Integral spring-like centering tabs 26, which can be the same as or similar to those described in connection with the embodiment of FIGS. 1-4, are formed on the web 79 at appropriate locations spaced along the tee 76. Tiles 86, having horizontal slots 87 formed on their vertical edge faces 88 are assembled on the tee 76 and other like cooperating tees. This is accomplished by shifting a tile 86 horizontally so that a part of an associated flange portion 82 is received in a slot 87, ultimately, as shown in FIG. 14. To enable installation and removal of a tile 86, the installed overlap condition of a tile edge over a flange portion 82 is necessarily limited. The spring acting centering tabs 26 serve to properly locate the tile 86 relative to the tee thereby reducing the risk that the tile will slip off the flange of a tee at the opposite edge of the tile.

FIG. 15 illustrates a concealed grid system utilizing a narrow-faced tee 11 that, for example, can be identical to the tee illustrated in FIGS. 1-4. The same numerals are used in this FIG. 15 to identify like parts. A tile 91 with a horizontal slot 92 in its vertical edge face 93 is assembled on a respective flange portion 19. As discussed in connection with FIG. 14, the spring-like centering tabs 26 serve to properly locate the tile 91 and thereby reduce the risk that it will slip off the tee supporting the opposite edge of the tile.

It will be seen that the disclosed embodiments of the centering tabs are all generally characterized by relatively long free lengths stamped or cut out of the body of the web and having convex configurations at least at their free ends. Additionally, the tabs are arranged in oppositely facing pairs with each tab being structurally and functionally independent of its paired tab.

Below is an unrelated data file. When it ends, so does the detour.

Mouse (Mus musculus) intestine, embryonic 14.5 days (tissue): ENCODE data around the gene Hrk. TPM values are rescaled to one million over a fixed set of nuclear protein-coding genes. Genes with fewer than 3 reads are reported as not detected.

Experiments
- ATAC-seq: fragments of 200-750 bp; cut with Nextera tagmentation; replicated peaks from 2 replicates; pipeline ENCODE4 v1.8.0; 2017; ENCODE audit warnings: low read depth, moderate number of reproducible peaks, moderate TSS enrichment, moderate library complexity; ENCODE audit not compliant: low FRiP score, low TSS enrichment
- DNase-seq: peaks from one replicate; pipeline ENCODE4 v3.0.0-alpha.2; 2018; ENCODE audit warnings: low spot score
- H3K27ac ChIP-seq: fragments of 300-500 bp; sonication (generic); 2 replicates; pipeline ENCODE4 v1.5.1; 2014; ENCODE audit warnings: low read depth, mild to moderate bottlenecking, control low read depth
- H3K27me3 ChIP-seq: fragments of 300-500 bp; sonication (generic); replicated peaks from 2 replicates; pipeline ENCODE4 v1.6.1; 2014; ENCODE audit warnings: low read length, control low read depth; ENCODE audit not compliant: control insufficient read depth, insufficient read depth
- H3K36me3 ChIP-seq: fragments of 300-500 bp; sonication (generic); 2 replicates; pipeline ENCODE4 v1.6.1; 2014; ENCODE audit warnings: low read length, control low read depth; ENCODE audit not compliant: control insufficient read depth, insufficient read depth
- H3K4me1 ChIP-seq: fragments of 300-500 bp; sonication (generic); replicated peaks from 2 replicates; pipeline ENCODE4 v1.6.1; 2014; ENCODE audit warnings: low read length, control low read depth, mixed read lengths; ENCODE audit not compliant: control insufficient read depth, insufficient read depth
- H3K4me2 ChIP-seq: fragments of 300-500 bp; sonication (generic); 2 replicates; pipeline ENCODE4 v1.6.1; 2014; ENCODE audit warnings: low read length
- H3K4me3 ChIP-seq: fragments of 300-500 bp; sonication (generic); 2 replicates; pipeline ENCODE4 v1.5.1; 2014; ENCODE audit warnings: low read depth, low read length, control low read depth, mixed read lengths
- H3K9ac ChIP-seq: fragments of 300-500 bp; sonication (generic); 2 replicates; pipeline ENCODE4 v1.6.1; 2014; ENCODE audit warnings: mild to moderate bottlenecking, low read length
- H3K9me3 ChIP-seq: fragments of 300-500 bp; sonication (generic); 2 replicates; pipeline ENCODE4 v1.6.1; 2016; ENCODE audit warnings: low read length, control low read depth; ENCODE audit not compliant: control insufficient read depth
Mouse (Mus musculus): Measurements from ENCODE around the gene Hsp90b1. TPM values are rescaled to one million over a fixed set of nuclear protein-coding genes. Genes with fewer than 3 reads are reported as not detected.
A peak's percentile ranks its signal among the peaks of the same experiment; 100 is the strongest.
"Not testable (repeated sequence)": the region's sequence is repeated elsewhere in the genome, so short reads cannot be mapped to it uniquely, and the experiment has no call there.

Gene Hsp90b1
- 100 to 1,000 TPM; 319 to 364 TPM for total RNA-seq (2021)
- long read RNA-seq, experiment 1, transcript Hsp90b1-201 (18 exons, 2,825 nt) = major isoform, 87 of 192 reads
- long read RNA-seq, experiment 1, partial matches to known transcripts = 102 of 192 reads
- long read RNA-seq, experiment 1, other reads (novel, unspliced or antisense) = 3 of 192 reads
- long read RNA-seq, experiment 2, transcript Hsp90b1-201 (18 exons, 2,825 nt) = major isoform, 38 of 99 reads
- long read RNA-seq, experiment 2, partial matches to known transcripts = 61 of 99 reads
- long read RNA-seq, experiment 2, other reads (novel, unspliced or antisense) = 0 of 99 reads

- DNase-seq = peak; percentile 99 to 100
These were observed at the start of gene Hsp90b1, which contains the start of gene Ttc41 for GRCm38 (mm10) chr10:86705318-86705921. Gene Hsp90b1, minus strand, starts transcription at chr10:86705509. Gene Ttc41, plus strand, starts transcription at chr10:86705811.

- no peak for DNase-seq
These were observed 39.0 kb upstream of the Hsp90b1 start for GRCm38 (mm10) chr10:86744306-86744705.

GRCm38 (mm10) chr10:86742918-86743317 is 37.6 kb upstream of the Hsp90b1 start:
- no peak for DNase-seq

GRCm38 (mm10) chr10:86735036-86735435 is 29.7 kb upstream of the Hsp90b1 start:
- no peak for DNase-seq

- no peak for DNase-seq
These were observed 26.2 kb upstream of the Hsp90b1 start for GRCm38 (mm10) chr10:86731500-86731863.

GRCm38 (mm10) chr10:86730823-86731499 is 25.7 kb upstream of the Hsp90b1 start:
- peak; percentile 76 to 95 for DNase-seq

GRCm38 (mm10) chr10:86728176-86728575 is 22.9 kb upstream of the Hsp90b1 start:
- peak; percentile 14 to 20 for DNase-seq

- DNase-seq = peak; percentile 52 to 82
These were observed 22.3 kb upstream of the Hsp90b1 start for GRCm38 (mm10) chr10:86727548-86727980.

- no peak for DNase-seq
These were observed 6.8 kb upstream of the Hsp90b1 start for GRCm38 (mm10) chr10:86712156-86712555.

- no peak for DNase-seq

While the invention has been shown and described with respect to particular embodiments thereof, this is for the purpose of illustration rather than limitation, and other variations and modifications of the specific embodiments herein shown and described will be apparent to those skilled in the art all within the intended spirit and scope of the invention. Accordingly, the patent is not to be limited in scope and effect to the specific embodiments herein shown and described nor in any other way that is inconsistent with the extent to which the progress in the art has been advanced by the invention.

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Referenced by
Citing PatentFiling datePublication dateApplicantTitle
US6701686 *Jan 16, 2003Mar 9, 2004Worthington Armstrong VentureCeiling grid with seal
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Classifications
U.S. Classification52/506.07
International ClassificationE04B9/06, E04B9/00, E04B9/26, E04B9/28
Cooperative ClassificationE04B9/26, E04B9/068, E04B9/28, E04B9/005
European ClassificationE04B9/28, E04B9/26, E04B9/00C, E04B9/06F2D
Legal Events
DateCodeEventDescription
Dec 29, 2000ASAssignment
Owner name: USG INTERIORS, INC., ILLINOIS
Free format text: ASSIGNMENT OF ASSIGNORS INTEREST;ASSIGNORS:LALONDE, PAUL D.;KAVANAGH, BROCK;ALVAREZ, DENNIS;REEL/FRAME:011423/0705
Effective date: 20001214
Aug 25, 2006FPAYFee payment
Year of fee payment: 4
Aug 25, 2010FPAYFee payment
Year of fee payment: 8
Jan 5, 2012ASAssignment
Owner name: USG INTERIORS, LLC, ILLINOIS
Free format text: MERGER;ASSIGNOR:USG INTERIORS, INC.;REEL/FRAME:027482/0300
Effective date: 20111215
Aug 25, 2014FPAYFee payment
Year of fee payment: 12